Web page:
Griffin’s high school film displayed a prospect with the ability to run by defensive backs, make quick cuts to gain separation, and a player with very good leaping ability. He’s capable of helping the Knights place a boundary wide receiver on the field that teams must contend with because he can score in different ways. There’s another player that’s capable of scoring, and he’s returning for his third season in a Knights’ uniform.
Miami (Fla.) Carol City is no stranger to producing speed, and Amari Johnson brings that to the field for the Knights as he enters his third year for UCF. He’s not the biggest player at 5’10”, 175-pounds, but he’s capable of scoring if a defense is not careful. Johnson is yet another player that UCF Head Coach Gus Malzahn can utilize within his power-spread offense to catch passes, run reverses, and just be an overall pest to a defense.
That pestiness stems from quickness and speed being placed into an offensive scheme that really does fit Johnson well. Coach Malzahn’s offensive game plans will find a way to place the football in the hands of playmakers like Johnson and allow them to create thereafter. There’s also a transfer from Notre Dame that should help the Knights immediately.
With the arrival of Jordan Johnson, the Knights will get a little bit of everything. He’s extremely smooth during his routes which will help him to get open, he’s twitchy after the catch, and he’s fast enough to get over the top of the defense.
All three of those traits allowed Johnson to be one of the nation’s most coveted 2020 recruits before enrolling at Notre Dame. Johnson is a prime candidate to start for the Knights, but like with the running back depth chart, he will need to know the offense and be a valuable practice player to earn his playing time. The aforementioned statement should be applied to all the new UCF wide receivers.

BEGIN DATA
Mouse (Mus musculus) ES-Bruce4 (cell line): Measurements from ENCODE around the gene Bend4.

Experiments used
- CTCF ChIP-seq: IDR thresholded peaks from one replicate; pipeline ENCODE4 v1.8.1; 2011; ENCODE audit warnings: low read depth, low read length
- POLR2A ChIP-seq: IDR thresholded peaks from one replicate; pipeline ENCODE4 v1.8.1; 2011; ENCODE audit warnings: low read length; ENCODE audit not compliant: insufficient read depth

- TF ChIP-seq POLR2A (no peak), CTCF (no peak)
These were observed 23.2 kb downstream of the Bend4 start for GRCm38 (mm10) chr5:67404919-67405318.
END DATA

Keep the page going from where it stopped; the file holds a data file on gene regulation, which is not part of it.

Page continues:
There are more names from the transfer portal at wide receiver, such as transfers like Nate Craig-Myers and Brandon Johnson, both of which possess the size and athleticism to make major contributions. Will one or both of them hit the ground running and impact the depth chart? Which role(s) and wide receiver position(s) will one or both of Craig-Myers and Johnson play?
There’s also Kaedin Robinson transferring in from ASA Junior College in New York. He’s another player not that many people really know much about because junior college coverage is quite frankly limited at best. His 6’2, 195-pound frame is a possible answer at boundary wide receiver much like Griffin or the other Johnson coming to UCF this year, Jordan Johnson. As one can see, the wide receiver depth chart is complex. It’s still not the end of the new names either.
Underclassmen to Watch: Incoming freshman wide receiver Titus Mokiao-Atimalala was one of the best two-way recruits in the country for the class of 2021. Some programs liked him more on defense, while other programs saw him as a fit on offense.
When watching his film, Mokiao-Atimalala showed speed and quickness that any college football coach would desire, and he also presented a physical presence as a safety to be a hitter. Combining those traits could help him make an impact for the Knights this fall.
There are several players that could break through and be true stalwarts for the Knights. It’s hard to project the exact player(s) that will immediately contribute, but it’s fun to speculate and watch films of players from prior seasons. One thing for sure, the Knights possess a plethora of skill position talent and the depth chart will take its own course during fall camp.